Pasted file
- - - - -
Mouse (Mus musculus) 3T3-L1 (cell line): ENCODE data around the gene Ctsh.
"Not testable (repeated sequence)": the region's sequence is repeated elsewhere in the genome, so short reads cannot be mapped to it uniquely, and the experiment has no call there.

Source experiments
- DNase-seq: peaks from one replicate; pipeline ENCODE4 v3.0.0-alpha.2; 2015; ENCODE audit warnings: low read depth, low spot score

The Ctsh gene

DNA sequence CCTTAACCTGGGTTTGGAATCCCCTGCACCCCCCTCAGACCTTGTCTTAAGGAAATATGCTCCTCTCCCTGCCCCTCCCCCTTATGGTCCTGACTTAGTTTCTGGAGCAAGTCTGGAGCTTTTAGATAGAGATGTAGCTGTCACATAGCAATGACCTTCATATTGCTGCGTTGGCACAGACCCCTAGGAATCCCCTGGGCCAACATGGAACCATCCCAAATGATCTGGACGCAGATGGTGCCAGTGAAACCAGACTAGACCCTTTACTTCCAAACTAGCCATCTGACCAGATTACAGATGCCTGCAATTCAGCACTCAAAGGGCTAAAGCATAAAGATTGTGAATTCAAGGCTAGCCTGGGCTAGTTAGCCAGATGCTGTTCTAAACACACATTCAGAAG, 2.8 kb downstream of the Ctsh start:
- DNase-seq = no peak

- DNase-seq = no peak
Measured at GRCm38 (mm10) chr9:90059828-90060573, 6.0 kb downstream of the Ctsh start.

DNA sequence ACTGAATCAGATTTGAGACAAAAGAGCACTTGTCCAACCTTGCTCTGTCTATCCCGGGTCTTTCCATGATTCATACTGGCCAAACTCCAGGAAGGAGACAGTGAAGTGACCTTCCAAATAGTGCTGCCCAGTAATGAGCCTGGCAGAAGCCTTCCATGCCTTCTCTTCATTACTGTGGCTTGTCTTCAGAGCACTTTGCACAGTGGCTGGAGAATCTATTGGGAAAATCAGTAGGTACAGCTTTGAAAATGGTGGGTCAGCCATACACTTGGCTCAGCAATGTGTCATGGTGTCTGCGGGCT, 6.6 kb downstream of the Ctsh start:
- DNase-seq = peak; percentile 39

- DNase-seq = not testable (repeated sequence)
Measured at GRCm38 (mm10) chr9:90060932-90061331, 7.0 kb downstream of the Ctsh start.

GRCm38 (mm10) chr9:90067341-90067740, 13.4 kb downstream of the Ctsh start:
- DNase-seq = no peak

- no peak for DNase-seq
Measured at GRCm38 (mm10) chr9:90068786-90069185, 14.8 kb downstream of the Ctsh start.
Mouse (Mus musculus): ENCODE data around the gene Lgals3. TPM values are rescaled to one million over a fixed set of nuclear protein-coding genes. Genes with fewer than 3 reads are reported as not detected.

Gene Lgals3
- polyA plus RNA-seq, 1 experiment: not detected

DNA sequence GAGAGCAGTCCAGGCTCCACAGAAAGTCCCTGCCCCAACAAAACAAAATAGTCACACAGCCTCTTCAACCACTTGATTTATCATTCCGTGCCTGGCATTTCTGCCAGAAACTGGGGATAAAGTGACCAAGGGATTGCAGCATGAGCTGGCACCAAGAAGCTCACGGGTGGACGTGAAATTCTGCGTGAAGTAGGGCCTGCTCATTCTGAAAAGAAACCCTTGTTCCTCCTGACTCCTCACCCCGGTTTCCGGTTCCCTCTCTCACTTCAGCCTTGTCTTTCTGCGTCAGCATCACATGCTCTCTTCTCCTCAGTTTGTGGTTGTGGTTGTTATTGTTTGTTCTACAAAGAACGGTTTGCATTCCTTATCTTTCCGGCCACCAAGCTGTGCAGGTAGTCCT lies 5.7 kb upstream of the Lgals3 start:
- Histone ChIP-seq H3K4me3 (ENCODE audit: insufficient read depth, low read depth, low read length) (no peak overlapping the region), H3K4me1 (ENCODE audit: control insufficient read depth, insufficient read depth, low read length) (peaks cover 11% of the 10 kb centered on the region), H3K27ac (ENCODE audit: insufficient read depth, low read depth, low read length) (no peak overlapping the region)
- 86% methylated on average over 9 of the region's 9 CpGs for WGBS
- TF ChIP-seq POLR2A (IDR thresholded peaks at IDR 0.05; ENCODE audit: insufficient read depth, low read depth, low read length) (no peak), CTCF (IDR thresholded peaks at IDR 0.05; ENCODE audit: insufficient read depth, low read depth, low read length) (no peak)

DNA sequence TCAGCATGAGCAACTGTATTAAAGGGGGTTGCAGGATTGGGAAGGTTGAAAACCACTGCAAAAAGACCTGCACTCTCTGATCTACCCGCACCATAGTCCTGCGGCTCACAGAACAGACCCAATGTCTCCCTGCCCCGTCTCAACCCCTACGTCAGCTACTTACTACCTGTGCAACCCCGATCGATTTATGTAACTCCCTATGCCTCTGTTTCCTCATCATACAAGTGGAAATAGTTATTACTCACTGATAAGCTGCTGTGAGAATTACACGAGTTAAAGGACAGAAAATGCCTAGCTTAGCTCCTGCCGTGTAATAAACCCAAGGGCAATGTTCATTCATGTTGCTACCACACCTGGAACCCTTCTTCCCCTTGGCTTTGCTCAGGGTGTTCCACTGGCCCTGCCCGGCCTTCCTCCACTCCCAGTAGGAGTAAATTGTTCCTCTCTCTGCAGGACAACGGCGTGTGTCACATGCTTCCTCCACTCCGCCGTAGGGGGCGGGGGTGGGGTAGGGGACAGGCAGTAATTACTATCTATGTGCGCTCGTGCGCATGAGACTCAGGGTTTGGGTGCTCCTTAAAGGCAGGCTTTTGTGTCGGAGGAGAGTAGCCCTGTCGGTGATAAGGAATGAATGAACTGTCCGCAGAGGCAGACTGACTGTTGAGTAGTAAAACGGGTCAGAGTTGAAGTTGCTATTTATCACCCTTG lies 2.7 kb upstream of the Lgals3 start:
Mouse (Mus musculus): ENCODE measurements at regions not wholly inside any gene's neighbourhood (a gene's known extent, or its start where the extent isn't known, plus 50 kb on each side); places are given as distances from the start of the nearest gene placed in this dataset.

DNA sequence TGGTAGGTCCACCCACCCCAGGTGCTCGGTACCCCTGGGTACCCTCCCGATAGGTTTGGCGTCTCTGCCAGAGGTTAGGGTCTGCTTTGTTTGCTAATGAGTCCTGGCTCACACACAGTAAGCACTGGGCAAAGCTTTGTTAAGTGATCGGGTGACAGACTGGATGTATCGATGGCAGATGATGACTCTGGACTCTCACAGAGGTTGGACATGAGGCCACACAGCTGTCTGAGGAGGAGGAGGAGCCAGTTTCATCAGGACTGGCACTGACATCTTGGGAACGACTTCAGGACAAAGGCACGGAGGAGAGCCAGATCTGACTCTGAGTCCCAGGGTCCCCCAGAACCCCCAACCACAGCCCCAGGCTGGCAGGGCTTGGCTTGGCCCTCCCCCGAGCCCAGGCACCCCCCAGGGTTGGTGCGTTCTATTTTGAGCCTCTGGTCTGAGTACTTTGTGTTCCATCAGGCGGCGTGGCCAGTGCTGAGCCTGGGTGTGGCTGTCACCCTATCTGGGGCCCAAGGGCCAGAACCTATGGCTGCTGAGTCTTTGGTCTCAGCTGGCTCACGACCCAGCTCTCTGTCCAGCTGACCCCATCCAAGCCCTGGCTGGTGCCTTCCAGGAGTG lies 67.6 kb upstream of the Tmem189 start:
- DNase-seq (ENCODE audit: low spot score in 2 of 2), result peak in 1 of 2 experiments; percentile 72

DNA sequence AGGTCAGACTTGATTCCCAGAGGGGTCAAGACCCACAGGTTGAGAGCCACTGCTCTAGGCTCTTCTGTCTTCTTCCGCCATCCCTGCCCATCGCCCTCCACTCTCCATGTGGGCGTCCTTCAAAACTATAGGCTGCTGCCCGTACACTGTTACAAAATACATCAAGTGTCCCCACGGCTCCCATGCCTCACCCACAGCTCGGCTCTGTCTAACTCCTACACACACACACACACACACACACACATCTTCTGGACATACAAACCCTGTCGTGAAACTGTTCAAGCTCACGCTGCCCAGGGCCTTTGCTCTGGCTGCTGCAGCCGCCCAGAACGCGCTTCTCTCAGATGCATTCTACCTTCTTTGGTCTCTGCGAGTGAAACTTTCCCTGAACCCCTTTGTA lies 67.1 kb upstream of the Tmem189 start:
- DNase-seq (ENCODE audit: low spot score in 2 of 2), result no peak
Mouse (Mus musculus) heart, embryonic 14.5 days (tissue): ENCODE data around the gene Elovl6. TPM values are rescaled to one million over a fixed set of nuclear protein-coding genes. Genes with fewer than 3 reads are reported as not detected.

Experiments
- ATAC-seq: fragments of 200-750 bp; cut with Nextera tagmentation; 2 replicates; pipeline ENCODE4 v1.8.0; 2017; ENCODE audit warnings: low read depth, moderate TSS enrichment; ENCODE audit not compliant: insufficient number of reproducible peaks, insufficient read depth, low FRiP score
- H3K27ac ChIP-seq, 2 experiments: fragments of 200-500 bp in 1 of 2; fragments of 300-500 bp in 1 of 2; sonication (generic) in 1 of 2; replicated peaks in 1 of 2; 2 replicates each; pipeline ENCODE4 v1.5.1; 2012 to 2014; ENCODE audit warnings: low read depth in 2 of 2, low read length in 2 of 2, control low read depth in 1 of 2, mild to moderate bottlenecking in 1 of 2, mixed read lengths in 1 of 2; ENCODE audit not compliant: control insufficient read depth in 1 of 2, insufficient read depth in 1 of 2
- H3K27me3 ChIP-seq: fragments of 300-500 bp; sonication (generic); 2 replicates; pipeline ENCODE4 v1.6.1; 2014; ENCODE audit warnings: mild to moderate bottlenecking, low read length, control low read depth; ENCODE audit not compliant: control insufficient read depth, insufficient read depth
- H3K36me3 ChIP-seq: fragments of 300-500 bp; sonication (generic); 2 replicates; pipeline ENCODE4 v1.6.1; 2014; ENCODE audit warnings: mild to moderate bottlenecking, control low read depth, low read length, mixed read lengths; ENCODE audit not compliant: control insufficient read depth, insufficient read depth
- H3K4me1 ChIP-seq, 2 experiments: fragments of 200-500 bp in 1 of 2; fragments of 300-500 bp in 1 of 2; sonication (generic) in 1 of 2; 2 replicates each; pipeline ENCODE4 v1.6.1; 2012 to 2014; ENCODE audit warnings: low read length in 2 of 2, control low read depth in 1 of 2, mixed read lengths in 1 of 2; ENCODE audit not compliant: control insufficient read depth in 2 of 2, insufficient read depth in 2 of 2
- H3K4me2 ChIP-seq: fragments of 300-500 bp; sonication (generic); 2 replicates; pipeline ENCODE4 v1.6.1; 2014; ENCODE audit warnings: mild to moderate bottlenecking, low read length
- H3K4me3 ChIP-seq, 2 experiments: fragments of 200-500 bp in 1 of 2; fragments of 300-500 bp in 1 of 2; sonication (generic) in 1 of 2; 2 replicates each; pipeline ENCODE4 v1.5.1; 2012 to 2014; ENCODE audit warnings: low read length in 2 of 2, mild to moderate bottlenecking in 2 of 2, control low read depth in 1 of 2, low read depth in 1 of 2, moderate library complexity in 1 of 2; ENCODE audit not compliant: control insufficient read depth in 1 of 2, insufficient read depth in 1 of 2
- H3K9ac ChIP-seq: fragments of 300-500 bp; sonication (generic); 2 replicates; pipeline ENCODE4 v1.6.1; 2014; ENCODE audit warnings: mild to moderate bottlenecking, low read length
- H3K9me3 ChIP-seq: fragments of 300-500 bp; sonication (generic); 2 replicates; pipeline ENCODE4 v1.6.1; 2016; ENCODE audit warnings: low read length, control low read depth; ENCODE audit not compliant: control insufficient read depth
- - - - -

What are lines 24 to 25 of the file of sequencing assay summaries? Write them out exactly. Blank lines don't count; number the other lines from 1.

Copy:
- TF ChIP-seq POLR2A (IDR thresholded peaks at IDR 0.05; ENCODE audit: insufficient read depth, low read depth, low read length) (no peak), CTCF (IDR thresholded peaks at IDR 0.05; ENCODE audit: insufficient read depth, low read depth, low read length) (no peak)

DNA sequence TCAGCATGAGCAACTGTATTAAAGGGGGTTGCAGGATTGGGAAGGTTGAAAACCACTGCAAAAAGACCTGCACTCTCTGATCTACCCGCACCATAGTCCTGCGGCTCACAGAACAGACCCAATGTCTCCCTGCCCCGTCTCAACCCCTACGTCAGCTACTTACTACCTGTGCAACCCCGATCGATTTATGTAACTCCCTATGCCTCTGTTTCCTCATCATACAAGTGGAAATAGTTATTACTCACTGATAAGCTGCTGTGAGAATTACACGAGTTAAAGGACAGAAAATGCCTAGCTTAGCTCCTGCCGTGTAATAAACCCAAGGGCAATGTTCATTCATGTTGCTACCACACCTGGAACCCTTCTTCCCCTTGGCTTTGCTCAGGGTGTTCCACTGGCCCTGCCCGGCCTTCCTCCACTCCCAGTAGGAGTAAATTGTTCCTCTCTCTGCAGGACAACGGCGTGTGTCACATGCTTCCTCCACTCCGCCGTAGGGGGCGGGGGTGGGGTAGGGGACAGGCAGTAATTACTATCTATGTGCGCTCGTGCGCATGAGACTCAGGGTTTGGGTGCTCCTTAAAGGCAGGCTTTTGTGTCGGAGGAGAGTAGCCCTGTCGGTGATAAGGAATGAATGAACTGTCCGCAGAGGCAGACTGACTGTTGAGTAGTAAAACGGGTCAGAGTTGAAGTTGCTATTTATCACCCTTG lies 2.7 kb upstream of the Lgals3 start: